For the record, not having sex has made me no closer to God. I love everything about my boyfriend, and I could honestly see myself marrying him in the future. But some days the resentment is just too much, and I wonder it's worth it to stay together. Sugars, does resentment ever really go away? What do I do if I feel like my values are now being compromised?



Cheryl Strayed: Stuck, I think you should break up with your boyfriend. I think you should have a conversation with him first about how important sex is to you and how important that kind of intimacy is in a relationship, and give him the opportunity to rethink his position and meet you in the middle. If your boyfriend's not willing to do that, I think that you've already answered your own question. You said that you believe sexual intimacy is a strong and important part of a relationship, and your boyfriend has told you that he's not going to give you that. Your boyfriend essentially gave you no options, and so I think your resentment will only grow. I think you need to make a choice that feels good for you, and my advice is to end this relationship if he maintains that stance.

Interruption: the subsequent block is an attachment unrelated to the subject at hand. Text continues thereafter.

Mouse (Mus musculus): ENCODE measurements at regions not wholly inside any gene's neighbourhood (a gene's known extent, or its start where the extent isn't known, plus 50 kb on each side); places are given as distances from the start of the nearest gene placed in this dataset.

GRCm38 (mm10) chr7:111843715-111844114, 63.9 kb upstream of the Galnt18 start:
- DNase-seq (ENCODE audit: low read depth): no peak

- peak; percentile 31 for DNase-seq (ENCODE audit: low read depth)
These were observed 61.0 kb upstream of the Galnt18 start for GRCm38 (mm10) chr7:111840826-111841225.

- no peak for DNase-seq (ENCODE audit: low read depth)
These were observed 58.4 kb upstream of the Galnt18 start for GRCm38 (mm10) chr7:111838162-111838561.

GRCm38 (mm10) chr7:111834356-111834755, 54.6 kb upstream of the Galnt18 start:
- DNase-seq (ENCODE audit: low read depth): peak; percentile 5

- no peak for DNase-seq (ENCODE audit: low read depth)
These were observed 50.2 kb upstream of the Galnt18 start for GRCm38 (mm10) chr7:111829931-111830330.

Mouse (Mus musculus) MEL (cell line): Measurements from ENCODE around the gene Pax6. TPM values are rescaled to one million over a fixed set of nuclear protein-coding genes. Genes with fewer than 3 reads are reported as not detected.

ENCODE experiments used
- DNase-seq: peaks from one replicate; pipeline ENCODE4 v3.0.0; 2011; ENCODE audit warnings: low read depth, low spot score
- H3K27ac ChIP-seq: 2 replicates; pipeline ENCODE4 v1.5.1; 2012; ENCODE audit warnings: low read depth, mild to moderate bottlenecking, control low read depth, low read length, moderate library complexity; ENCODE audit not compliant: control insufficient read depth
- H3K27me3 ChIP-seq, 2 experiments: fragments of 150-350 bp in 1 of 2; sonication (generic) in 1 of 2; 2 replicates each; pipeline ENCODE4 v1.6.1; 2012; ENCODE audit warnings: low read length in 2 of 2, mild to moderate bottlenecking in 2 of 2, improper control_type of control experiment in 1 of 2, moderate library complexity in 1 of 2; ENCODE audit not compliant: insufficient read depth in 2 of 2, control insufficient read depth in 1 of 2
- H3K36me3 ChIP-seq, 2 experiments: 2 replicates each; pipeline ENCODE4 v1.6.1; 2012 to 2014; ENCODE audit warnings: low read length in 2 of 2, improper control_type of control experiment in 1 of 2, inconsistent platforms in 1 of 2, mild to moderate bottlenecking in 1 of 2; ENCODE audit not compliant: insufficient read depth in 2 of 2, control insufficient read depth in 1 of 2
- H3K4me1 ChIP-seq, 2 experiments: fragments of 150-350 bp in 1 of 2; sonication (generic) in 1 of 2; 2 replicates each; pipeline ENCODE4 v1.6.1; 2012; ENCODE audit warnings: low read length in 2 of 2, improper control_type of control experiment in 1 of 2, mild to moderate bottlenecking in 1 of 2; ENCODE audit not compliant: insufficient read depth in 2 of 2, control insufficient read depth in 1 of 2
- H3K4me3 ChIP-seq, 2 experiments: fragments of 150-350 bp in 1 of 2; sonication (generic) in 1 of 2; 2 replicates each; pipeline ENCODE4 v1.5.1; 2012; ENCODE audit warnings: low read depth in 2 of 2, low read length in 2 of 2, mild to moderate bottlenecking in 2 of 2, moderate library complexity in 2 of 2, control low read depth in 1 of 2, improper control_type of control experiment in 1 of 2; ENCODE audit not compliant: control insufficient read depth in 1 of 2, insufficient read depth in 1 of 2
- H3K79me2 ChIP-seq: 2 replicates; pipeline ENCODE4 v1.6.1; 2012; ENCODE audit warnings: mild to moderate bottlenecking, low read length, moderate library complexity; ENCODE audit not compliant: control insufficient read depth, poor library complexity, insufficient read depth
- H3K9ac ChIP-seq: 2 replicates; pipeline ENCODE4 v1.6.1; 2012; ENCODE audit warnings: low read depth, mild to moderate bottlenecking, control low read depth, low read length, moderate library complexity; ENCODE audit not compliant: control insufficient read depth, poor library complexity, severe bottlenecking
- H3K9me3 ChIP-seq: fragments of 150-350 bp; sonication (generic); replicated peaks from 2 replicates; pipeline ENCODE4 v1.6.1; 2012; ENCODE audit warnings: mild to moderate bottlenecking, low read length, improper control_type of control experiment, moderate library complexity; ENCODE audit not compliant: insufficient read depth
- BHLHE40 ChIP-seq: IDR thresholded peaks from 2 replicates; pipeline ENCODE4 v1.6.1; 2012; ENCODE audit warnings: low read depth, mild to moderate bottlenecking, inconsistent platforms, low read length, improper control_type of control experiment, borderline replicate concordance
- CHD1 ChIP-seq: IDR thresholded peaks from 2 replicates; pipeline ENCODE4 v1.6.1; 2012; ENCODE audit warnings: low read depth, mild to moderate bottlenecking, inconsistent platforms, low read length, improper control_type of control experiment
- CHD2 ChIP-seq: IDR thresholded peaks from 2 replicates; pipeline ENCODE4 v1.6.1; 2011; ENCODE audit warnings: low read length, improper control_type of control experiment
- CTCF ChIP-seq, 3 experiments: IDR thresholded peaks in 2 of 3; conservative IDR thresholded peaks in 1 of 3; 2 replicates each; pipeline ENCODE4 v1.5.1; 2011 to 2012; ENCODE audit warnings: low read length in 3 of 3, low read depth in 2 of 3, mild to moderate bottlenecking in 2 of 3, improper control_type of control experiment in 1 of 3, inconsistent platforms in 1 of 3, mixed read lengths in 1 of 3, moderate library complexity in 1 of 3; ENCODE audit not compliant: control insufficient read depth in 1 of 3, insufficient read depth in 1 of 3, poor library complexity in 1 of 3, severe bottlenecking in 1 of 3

Steve Almond: This is a preview of a set of arguments that are going to happen over and over again in your marriage. The question is, can you negotiate these fundamentally different value systems, or are the strictures that he puts on them going to cause you to be resentful two years from now, four years from now, 20 years from now — how the children are raised, what the spiritual practice in the house is going to be, etc. This is your opportunity to figure out whether you guys can work together and both find happiness within a shared value system that isn't just his. He's got to be able to bend on this.

Cheryl: The other thing, Stuck, is I would be paying attention to the fact that he went through this radical change — from having sex, to suddenly saying "no sex because I'm a Christian." You said you're a Christian too, but what any Christian knows is that there are all kinds of ways of to be Christian. He's interpreting his religion in a really different way than you interpret your own, and that's a big deal. And in fact, I would say that's a bigger deal than whether you're having sex or not. So this is evidence of a real divide between the two of you that you may or may not be able to bridge. But it's certainly not going to go away.